In the end I think we'll end up with a BT/landline type of situation where there is a fixed fee on everyone's bill for maintaining the grid.

    I do wonder though if people with electric cars will be expected to pay more for their electric line rental.
    Originally posted by pile-o-stone
    Economically it makes sense to separate fixed and variable costs but that is very unpopular on fairness grounds as poor low users appear to pay much more and on environmental grounds as margins cost unit pricing may well encourage greater use.

    They will need to tax electric cars somehow to make up for the loss of fuel duty.
    Cool heads and compromise
    • zeupater
    • By zeupater 12th Jun 19, 12:00 PM
    • 4,961 Posts
    • 6,717 Thanks
    zeupater
    The issue is that people with solar are not paying their fair share for the maintenance of the grid due to their low energy bills. I wonder if people lowering their bills by fitting low energy consumer goods and using washing lines will also be hit? I guess not as it's not as easy to find them. This reminds me of the government push for us to all have diesel cars, which are then targeted as public enemy number one. We are then all encouraged to fit solar and we'll then be punished for doing it.

    In the end I think we'll end up with a BT/landline type of situation where there is a fixed fee on everyone's bill for maintaining the grid.

    I do wonder though if people with electric cars will be expected to pay more for their electric line rental.
    Originally posted by pile-o-stone
    Hi

    ... "... situation where there is a fixed fee on everyone's bill for maintaining the grid." ?? .... but that's the reasoning behind the argument for maintaining the standing charge, yet the industry doesn't really seem to understand as evidenced by the wide variance in standing charges, not only between suppliers, but also between offerings from the same supplier ...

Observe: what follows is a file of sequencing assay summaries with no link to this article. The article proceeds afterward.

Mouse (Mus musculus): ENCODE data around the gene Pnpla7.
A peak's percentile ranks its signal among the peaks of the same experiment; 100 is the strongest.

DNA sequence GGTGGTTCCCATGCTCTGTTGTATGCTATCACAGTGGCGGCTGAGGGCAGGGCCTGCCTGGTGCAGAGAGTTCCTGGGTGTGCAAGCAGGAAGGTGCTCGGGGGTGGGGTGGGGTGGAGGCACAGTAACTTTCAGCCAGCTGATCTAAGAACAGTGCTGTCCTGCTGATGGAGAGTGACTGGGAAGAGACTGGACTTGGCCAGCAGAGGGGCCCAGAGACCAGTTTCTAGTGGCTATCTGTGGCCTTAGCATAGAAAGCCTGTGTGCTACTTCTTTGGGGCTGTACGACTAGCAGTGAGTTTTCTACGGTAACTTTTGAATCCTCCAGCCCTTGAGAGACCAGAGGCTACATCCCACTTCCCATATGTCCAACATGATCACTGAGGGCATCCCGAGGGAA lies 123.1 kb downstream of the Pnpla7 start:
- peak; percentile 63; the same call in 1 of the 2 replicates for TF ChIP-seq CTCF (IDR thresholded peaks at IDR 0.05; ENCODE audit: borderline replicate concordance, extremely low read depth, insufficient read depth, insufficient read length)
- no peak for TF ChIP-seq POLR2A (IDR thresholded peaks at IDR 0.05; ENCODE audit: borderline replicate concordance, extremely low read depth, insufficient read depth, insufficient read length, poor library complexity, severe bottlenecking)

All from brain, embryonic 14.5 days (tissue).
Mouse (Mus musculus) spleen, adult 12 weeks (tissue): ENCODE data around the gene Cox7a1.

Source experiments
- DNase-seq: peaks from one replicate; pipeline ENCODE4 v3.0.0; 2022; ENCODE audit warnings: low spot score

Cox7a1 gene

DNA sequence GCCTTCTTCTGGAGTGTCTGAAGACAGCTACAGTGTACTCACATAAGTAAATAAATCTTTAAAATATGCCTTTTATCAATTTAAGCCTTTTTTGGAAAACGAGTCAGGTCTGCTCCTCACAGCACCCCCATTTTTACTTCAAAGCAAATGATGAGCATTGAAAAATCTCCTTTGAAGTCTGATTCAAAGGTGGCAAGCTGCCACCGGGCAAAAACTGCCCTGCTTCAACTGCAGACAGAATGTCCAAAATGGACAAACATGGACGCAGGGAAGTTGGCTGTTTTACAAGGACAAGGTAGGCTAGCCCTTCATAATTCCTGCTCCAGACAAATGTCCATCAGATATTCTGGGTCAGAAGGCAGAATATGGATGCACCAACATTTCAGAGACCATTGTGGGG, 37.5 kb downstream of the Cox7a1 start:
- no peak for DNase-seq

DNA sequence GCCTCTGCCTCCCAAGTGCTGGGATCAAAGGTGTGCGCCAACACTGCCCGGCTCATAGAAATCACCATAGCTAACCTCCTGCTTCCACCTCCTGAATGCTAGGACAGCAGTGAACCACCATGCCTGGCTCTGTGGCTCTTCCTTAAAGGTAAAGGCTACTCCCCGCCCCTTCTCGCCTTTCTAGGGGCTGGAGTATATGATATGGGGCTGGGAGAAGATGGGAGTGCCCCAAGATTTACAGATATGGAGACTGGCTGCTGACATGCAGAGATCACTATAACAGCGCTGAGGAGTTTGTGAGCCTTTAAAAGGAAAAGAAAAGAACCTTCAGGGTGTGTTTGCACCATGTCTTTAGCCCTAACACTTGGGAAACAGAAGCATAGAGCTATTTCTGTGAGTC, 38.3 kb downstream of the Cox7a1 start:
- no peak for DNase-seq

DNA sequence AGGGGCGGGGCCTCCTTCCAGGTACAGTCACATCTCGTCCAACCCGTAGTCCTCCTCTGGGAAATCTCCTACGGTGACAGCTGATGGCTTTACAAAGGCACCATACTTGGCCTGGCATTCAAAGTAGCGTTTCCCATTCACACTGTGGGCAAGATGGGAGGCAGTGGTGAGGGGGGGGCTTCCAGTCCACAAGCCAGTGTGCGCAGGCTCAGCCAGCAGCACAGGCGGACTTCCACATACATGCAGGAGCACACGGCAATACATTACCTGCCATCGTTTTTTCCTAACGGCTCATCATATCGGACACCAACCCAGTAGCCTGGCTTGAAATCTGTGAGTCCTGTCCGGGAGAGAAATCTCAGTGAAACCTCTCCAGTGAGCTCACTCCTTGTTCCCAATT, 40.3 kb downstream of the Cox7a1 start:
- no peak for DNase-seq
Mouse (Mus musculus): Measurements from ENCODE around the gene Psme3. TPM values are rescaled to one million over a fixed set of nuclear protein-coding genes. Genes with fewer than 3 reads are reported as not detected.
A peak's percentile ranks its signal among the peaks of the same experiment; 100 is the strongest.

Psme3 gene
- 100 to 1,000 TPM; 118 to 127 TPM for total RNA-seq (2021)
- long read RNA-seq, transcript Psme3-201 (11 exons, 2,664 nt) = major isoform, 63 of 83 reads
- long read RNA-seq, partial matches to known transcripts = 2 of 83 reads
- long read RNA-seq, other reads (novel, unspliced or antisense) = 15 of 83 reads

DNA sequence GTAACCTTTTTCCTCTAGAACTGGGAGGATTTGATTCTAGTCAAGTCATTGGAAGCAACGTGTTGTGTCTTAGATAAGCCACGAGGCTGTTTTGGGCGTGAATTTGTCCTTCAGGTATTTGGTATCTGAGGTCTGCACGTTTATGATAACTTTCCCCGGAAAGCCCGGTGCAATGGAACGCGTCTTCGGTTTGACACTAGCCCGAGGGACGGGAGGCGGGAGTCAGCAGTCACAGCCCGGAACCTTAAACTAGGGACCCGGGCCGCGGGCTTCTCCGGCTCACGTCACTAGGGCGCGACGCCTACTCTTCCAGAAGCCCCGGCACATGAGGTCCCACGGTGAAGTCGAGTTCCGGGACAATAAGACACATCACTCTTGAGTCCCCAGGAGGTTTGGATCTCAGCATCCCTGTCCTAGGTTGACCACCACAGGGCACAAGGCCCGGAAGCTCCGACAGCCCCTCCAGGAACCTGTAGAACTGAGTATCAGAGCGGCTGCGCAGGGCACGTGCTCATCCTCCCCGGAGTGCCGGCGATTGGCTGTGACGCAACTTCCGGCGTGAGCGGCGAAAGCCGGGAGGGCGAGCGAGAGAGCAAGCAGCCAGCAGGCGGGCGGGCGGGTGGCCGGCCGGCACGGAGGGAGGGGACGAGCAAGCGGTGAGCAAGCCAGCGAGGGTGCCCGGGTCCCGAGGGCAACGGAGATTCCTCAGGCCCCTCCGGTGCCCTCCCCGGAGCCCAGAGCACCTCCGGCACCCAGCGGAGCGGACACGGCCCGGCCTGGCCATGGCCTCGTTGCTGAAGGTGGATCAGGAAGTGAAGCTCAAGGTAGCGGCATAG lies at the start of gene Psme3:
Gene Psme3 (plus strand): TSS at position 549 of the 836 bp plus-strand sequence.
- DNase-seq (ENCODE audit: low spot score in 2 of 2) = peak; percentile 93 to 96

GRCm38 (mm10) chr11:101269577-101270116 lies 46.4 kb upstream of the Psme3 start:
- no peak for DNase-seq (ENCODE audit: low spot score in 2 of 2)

If the standing charge represented a 'honest' view of the fixed cost element within a bill then there'd be little variance, so as the issue is one caused & supported by Ofgem in the billing 'simplification' changes a few years ago (the ones where all customers were considered too stupid to understand basic tiered tariffs but not too stupid to necessitate the most straightforward & transparent solution - No Standing Charge!) it's really down to the regulator under their own mandate to ensure that the fixed cost billing elements don't include profit or any variable costs ... but, in line with their history of ongoing incompetence, they don't ....

    HTH
    Z
    "We are what we repeatedly do, excellence then is not an act, but a habit. " ...... Aristotle
    • Martyn1981
    • By Martyn1981 12th Jun 19, 1:28 PM
    • 9,668 Posts
    • 14,564 Thanks
    Martyn1981
    The issue is that people with solar are not paying their fair share for the maintenance of the grid due to their low energy bills.
    Originally posted by pile-o-stone
    If they are using the grid less, then why should they pay the same as a high user.

    Less leccy - less payments, surely that is 'paying their fair share.'
    Mart. Cardiff. 5.58 kWp PV systems (3.58 ESE & 2.0 WNW)

    For general PV advice please see the PV FAQ thread on the Green & Ethical Board.
Welcome to our new Forum!

Our aim is to save you money quickly and easily. We hope you like it!

Forum Team Contact us

Live Stats

2,967Posts Today

7,816Users online

Martin's Twitter